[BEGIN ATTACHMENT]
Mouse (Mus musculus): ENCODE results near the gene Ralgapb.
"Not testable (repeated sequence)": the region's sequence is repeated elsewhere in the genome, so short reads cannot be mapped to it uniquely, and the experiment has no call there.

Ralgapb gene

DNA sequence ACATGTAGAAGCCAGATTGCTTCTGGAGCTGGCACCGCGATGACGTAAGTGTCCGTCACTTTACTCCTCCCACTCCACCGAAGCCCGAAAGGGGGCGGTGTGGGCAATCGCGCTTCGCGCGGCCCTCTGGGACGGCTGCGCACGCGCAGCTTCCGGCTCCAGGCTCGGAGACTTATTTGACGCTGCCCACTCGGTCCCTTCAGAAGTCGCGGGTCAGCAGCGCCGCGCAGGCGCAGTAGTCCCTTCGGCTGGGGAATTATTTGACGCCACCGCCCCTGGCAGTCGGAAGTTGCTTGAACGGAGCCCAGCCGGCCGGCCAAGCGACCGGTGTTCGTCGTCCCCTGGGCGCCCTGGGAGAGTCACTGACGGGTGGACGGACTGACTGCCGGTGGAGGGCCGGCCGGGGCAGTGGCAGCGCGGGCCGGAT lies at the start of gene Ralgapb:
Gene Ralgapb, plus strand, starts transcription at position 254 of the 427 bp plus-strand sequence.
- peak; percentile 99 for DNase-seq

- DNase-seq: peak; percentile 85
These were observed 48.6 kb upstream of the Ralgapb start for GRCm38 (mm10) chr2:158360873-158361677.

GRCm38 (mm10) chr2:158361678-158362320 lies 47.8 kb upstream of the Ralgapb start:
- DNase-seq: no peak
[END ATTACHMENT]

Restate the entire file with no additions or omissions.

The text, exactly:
Mouse (Mus musculus): ENCODE results near the gene Ralgapb.
"Not testable (repeated sequence)": the region's sequence is repeated elsewhere in the genome, so short reads cannot be mapped to it uniquely, and the experiment has no call there.

Ralgapb gene

DNA sequence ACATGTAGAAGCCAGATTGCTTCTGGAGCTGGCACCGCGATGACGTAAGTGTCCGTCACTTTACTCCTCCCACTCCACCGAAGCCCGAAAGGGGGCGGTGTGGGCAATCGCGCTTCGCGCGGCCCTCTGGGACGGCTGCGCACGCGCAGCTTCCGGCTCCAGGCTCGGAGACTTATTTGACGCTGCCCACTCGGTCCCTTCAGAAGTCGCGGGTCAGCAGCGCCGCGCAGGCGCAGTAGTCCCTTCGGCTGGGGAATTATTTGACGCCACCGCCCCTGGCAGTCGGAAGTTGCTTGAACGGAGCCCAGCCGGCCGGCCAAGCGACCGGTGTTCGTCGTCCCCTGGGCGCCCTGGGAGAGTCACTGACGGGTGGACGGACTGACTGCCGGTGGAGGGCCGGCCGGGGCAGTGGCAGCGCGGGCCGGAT lies at the start of gene Ralgapb:
Gene Ralgapb, plus strand, starts transcription at position 254 of the 427 bp plus-strand sequence.
- peak; percentile 99 for DNase-seq

- DNase-seq: peak; percentile 85
These were observed 48.6 kb upstream of the Ralgapb start for GRCm38 (mm10) chr2:158360873-158361677.

GRCm38 (mm10) chr2:158361678-158362320 lies 47.8 kb upstream of the Ralgapb start:
- DNase-seq: no peak